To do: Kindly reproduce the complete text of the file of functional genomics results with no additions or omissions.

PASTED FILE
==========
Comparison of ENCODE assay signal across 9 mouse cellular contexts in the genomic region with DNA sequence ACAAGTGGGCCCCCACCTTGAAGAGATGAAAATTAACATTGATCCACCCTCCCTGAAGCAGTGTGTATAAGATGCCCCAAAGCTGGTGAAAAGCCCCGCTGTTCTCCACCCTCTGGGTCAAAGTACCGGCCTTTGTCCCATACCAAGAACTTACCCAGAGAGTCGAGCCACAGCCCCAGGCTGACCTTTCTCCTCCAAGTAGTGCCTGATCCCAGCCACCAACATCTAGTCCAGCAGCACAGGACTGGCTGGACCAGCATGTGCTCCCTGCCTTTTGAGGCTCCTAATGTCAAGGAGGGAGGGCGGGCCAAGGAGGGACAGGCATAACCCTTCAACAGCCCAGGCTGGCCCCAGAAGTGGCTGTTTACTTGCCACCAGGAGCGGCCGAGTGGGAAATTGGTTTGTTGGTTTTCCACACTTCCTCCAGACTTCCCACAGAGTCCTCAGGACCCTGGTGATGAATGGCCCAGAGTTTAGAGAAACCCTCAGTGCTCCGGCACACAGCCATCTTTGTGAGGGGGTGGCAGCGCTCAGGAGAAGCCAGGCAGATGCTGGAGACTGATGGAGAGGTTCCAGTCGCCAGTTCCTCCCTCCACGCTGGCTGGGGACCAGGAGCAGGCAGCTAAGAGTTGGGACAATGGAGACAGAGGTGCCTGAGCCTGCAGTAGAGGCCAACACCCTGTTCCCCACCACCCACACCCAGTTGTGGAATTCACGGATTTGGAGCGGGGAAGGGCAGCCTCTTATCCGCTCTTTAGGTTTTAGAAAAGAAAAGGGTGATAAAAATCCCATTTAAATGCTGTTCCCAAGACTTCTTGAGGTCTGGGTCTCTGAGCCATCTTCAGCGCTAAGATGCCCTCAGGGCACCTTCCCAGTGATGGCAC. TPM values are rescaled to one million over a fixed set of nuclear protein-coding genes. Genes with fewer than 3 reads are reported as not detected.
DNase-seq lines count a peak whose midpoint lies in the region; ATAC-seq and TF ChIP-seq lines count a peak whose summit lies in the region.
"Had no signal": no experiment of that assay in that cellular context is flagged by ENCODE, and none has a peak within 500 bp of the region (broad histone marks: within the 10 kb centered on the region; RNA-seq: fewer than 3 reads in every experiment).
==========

Comparison of ENCODE assay signal across 9 mouse cellular contexts in the genomic region with DNA sequence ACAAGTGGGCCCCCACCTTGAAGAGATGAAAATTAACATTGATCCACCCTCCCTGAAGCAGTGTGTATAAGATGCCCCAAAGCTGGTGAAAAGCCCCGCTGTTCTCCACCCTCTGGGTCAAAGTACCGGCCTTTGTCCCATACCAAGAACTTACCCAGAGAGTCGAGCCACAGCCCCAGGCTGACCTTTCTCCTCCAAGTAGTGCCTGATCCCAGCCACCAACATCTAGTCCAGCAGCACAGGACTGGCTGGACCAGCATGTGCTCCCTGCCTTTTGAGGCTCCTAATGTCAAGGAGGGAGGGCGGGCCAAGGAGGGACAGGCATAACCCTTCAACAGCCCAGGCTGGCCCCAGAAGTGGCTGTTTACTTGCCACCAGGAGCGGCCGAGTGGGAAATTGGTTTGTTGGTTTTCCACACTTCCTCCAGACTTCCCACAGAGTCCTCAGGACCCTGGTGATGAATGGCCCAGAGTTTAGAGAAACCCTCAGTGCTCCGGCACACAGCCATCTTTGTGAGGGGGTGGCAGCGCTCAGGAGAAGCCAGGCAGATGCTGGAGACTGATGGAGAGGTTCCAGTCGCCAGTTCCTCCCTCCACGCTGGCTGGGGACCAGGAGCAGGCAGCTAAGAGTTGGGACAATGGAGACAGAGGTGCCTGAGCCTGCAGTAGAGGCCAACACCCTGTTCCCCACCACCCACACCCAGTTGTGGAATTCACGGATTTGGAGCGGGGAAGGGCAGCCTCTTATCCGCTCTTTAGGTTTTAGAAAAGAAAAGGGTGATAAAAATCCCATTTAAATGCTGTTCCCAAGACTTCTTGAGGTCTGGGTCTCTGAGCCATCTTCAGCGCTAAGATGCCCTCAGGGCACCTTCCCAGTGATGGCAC. TPM values are rescaled to one million over a fixed set of nuclear protein-coding genes. Genes with fewer than 3 reads are reported as not detected.
DNase-seq lines count a peak whose midpoint lies in the region; ATAC-seq and TF ChIP-seq lines count a peak whose summit lies in the region.
"Had no signal": no experiment of that assay in that cellular context is flagged by ENCODE, and none has a peak within 500 bp of the region (broad histone marks: within the 10 kb centered on the region; RNA-seq: fewer than 3 reads in every experiment).